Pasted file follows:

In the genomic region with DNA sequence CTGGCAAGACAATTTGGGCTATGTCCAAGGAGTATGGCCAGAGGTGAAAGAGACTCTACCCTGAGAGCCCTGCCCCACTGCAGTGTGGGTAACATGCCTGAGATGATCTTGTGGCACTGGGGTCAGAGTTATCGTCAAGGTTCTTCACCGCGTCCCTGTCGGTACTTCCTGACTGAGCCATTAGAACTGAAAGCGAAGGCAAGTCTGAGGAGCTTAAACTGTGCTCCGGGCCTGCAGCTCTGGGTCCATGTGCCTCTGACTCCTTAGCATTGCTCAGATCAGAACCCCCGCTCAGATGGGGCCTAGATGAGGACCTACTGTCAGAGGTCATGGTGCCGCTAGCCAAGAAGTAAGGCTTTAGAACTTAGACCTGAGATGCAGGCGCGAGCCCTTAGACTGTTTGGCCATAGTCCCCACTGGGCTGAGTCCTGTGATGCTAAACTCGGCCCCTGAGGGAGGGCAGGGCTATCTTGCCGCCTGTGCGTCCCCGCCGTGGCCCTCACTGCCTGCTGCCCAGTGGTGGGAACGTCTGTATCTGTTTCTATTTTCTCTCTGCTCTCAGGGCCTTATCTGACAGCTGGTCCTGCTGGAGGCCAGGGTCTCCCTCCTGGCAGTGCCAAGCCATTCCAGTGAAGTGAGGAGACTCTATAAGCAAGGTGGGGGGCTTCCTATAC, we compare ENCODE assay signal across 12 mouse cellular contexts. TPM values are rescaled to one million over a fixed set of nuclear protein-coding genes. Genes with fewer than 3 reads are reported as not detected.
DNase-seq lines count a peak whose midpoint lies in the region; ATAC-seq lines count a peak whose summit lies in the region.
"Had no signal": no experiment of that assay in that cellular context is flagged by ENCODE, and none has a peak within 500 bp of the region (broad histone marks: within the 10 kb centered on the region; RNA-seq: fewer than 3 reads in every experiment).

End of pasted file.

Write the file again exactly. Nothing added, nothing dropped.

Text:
In the genomic region with DNA sequence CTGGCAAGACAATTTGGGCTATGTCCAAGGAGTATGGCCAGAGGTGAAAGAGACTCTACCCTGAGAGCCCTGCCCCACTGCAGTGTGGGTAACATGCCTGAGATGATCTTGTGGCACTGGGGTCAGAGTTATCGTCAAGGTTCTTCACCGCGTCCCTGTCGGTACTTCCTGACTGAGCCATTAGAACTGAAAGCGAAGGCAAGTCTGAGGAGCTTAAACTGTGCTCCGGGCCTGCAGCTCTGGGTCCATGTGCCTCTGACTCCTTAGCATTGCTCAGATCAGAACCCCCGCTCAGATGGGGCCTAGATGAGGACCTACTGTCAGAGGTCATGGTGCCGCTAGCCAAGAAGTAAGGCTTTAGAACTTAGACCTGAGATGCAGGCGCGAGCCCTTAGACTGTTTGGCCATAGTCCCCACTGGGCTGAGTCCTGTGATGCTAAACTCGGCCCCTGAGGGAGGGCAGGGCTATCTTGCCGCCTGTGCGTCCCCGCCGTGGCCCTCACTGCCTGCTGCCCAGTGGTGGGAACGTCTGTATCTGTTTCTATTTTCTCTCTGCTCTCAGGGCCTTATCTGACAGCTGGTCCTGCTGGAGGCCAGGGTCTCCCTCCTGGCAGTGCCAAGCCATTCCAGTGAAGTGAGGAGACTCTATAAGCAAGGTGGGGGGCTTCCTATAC, we compare ENCODE assay signal across 12 mouse cellular contexts. TPM values are rescaled to one million over a fixed set of nuclear protein-coding genes. Genes with fewer than 3 reads are reported as not detected.
DNase-seq lines count a peak whose midpoint lies in the region; ATAC-seq lines count a peak whose summit lies in the region.
"Had no signal": no experiment of that assay in that cellular context is flagged by ENCODE, and none has a peak within 500 bp of the region (broad histone marks: within the 10 kb centered on the region; RNA-seq: fewer than 3 reads in every experiment).